DO have someone unfamiliar with your book read your summary
That is how you make sure that it is clear. Find someone you know who doesn’t know your book or a community online that you can get someone to read your query. Have them explain back to you what your book is about. You will be able to tell if it is clear.

DON’T tell me your life story
There are so many queries I get that have more about the writer than the book. If you are writing fiction, just a couple sentences are enough. I tend to skim the long bios and probably miss the information that might matter. There needs to be a bigger bio for nonfiction, but some people list every paper they have ever been on and all their media exposure. I just need the highlights!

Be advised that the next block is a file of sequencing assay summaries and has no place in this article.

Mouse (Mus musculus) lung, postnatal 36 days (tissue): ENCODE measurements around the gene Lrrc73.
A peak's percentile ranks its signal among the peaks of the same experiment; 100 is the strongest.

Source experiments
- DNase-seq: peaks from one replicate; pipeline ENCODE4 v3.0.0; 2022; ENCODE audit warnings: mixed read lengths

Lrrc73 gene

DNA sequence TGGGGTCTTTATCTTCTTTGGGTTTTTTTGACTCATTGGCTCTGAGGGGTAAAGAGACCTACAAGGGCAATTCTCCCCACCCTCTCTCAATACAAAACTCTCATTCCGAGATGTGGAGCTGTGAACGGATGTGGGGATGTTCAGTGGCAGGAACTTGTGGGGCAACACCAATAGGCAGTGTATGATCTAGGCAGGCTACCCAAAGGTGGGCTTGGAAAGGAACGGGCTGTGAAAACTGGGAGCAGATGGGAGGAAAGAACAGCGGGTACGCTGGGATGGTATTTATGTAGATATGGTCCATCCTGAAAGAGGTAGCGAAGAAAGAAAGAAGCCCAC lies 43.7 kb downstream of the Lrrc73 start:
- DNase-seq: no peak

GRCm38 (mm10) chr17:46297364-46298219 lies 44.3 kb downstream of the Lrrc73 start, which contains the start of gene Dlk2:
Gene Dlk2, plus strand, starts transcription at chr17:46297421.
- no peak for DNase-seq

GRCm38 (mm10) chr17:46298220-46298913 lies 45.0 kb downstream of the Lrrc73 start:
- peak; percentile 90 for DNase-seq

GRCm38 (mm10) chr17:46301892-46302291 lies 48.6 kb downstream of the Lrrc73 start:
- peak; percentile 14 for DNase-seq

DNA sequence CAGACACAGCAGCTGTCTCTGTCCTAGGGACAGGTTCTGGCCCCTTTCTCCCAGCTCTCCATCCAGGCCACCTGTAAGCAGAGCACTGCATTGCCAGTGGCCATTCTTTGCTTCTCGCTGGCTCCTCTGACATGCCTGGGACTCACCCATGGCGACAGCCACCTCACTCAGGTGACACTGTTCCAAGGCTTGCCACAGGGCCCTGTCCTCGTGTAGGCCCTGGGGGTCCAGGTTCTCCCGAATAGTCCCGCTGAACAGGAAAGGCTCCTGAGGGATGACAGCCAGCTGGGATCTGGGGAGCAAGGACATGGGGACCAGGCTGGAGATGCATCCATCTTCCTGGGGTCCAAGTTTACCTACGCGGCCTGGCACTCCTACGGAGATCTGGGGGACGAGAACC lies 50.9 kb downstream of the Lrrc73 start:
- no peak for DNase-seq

DON’T be a jerk
I know, it should be obvious, but I have gotten many queries with racism, sexism, and classism. I have also gotten responses to rejections that call me a bitch or say I am going to hell. The only response you should ever send is “Thank you for your time”. But you don’t have to send that.

DO your research
At least to the point where you know I am the right person to send something to. I still get lots of books I don’t represent and those are the easiest to reject. But I hate that everyone’s time was wasted.

DON’T agonize over that personalized paragraph
If you don’t have a personalized paragraph, it won’t keep me from requesting pages if the query is great. That said, those personalizations sometimes turn a maybe request pages to a yes.Not because the person said they follow me on twitter or read my blog, but because they saw I love x book, TV show, or movie and their book is like that is y way. Or they change their comps (accurately!) to things I love. Don’t say your book is like something just because i love it though – I need to see that while I am reading the query